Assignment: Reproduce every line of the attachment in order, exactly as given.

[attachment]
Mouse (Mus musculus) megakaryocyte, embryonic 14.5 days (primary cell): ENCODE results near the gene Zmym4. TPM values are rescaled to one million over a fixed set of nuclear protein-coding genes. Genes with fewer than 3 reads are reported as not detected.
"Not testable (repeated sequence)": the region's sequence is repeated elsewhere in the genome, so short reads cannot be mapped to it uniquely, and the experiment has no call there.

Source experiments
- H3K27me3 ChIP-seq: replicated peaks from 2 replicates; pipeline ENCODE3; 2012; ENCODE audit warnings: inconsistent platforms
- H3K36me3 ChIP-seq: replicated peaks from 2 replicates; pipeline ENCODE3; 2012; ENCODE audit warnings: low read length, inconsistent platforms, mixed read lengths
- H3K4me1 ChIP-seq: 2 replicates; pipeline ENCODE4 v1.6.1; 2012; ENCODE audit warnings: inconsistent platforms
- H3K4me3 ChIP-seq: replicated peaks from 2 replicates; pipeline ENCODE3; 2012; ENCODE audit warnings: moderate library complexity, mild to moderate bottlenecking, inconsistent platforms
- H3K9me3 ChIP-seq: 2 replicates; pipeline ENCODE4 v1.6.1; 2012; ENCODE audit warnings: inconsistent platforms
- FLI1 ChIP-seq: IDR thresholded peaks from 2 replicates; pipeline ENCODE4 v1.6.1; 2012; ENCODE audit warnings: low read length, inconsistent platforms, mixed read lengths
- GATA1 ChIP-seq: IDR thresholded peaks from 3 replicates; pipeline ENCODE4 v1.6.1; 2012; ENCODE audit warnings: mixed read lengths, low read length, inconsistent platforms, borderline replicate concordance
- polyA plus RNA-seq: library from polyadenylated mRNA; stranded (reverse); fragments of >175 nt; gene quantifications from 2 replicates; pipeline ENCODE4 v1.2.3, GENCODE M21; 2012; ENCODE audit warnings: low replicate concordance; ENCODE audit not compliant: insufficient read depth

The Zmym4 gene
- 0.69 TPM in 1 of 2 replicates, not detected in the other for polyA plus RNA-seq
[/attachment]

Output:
Mouse (Mus musculus) megakaryocyte, embryonic 14.5 days (primary cell): ENCODE results near the gene Zmym4. TPM values are rescaled to one million over a fixed set of nuclear protein-coding genes. Genes with fewer than 3 reads are reported as not detected.
"Not testable (repeated sequence)": the region's sequence is repeated elsewhere in the genome, so short reads cannot be mapped to it uniquely, and the experiment has no call there.

Source experiments
- H3K27me3 ChIP-seq: replicated peaks from 2 replicates; pipeline ENCODE3; 2012; ENCODE audit warnings: inconsistent platforms
- H3K36me3 ChIP-seq: replicated peaks from 2 replicates; pipeline ENCODE3; 2012; ENCODE audit warnings: low read length, inconsistent platforms, mixed read lengths
- H3K4me1 ChIP-seq: 2 replicates; pipeline ENCODE4 v1.6.1; 2012; ENCODE audit warnings: inconsistent platforms
- H3K4me3 ChIP-seq: replicated peaks from 2 replicates; pipeline ENCODE3; 2012; ENCODE audit warnings: moderate library complexity, mild to moderate bottlenecking, inconsistent platforms
- H3K9me3 ChIP-seq: 2 replicates; pipeline ENCODE4 v1.6.1; 2012; ENCODE audit warnings: inconsistent platforms
- FLI1 ChIP-seq: IDR thresholded peaks from 2 replicates; pipeline ENCODE4 v1.6.1; 2012; ENCODE audit warnings: low read length, inconsistent platforms, mixed read lengths
- GATA1 ChIP-seq: IDR thresholded peaks from 3 replicates; pipeline ENCODE4 v1.6.1; 2012; ENCODE audit warnings: mixed read lengths, low read length, inconsistent platforms, borderline replicate concordance
- polyA plus RNA-seq: library from polyadenylated mRNA; stranded (reverse); fragments of >175 nt; gene quantifications from 2 replicates; pipeline ENCODE4 v1.2.3, GENCODE M21; 2012; ENCODE audit warnings: low replicate concordance; ENCODE audit not compliant: insufficient read depth

The Zmym4 gene
- 0.69 TPM in 1 of 2 replicates, not detected in the other for polyA plus RNA-seq